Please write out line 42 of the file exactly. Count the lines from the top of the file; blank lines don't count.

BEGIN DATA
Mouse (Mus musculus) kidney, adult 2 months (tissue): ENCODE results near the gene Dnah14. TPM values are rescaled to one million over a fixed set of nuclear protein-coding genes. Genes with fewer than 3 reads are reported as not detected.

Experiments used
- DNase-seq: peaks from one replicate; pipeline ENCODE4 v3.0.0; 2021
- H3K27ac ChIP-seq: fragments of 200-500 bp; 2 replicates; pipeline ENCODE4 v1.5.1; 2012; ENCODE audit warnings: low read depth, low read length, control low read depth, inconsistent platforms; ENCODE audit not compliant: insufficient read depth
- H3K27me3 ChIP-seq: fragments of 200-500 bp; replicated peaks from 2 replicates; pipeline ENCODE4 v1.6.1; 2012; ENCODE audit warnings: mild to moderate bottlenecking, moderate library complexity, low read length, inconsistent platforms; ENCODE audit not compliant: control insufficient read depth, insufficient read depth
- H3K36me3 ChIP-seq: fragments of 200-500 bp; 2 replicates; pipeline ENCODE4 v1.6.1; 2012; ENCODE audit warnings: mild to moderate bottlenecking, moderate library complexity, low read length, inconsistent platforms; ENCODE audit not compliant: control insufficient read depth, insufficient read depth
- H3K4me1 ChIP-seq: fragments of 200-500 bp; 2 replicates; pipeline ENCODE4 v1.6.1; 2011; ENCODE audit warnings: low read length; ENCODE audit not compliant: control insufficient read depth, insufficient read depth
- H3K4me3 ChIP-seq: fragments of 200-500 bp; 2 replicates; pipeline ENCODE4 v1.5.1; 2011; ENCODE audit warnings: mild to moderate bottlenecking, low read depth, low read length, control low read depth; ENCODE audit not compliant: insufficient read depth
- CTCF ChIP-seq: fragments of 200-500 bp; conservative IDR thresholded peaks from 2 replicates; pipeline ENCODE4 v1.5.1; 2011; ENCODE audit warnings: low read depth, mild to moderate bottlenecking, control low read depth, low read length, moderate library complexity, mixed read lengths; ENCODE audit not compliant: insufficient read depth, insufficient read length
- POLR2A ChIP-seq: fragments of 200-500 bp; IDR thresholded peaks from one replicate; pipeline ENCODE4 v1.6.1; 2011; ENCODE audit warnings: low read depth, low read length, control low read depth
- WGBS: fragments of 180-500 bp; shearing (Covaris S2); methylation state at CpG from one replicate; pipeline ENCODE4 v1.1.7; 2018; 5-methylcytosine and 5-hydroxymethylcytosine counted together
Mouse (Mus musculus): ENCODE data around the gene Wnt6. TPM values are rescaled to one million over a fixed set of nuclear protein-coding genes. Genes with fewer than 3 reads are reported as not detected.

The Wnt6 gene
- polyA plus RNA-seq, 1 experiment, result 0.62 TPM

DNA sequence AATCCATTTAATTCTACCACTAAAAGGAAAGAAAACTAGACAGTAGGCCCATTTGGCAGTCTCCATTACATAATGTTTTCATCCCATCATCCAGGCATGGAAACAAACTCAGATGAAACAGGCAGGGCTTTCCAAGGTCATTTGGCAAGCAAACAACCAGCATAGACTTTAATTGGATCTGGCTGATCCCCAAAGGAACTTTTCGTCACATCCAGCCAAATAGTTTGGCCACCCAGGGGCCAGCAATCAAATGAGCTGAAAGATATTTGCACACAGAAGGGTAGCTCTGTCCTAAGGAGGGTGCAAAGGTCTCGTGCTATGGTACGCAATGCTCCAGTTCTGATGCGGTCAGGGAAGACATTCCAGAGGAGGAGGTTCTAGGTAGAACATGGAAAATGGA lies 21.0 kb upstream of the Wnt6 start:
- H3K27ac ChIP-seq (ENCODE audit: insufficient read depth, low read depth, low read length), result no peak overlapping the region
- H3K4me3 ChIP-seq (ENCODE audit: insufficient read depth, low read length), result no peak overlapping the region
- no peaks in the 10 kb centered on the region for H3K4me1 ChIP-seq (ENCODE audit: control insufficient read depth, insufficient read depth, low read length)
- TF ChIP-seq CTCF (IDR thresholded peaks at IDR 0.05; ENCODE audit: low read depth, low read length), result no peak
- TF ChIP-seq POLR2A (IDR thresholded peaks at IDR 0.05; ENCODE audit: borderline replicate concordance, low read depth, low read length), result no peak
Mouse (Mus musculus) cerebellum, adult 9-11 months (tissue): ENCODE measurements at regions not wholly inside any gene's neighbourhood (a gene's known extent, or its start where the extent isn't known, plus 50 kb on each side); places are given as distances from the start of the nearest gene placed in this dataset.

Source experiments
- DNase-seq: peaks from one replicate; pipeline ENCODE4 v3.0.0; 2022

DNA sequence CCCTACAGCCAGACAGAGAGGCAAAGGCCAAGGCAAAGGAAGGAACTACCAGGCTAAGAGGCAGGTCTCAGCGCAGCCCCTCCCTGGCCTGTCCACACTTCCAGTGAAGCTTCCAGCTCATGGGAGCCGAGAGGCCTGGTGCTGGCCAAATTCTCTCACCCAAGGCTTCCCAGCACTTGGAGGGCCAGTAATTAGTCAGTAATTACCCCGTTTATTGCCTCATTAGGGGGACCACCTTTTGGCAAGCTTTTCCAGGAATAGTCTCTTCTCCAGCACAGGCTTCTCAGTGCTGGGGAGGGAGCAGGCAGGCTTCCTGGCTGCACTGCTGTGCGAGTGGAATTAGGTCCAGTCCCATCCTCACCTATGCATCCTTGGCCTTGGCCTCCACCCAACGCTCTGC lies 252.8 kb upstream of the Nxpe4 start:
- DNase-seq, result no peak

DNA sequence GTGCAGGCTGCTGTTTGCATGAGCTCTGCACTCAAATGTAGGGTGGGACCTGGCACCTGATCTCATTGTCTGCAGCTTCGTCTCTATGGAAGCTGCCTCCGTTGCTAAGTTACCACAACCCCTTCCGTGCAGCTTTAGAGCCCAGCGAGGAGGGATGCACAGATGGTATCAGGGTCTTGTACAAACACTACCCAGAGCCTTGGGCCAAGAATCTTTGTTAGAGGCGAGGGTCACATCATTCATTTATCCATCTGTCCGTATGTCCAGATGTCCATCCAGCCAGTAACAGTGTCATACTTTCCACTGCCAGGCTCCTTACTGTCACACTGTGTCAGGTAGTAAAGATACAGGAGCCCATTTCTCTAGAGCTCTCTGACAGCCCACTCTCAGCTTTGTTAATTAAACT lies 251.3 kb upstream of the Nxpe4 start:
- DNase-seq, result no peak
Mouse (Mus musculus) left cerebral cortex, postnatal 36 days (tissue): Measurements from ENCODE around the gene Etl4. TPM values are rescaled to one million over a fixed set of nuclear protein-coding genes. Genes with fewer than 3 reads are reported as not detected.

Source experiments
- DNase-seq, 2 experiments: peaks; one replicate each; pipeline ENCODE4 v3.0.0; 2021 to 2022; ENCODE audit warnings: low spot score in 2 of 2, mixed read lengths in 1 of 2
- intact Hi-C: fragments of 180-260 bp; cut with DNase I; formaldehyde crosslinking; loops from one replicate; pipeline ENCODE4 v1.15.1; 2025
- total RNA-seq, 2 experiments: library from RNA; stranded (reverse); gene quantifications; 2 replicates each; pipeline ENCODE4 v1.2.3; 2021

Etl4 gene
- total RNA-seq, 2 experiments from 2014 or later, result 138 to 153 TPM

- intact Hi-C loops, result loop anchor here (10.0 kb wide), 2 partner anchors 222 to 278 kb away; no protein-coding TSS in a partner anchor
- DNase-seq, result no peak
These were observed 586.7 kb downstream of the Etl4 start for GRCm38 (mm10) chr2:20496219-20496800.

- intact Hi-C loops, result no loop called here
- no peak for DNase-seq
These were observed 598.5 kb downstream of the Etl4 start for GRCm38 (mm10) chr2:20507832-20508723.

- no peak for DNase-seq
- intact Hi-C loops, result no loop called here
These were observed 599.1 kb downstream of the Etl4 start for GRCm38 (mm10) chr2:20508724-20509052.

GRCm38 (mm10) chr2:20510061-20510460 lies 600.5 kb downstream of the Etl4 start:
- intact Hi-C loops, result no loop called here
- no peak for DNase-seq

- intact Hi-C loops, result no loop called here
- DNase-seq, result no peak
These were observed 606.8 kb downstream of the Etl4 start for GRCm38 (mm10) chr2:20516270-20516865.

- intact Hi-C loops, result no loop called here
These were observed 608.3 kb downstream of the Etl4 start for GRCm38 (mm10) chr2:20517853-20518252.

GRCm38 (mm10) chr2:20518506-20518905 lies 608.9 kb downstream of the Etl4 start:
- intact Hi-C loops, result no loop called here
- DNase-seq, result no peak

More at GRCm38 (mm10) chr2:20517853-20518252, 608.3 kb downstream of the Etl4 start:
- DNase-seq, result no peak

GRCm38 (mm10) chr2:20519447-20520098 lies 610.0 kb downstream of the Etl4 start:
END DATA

- intact Hi-C loops, result no loop called here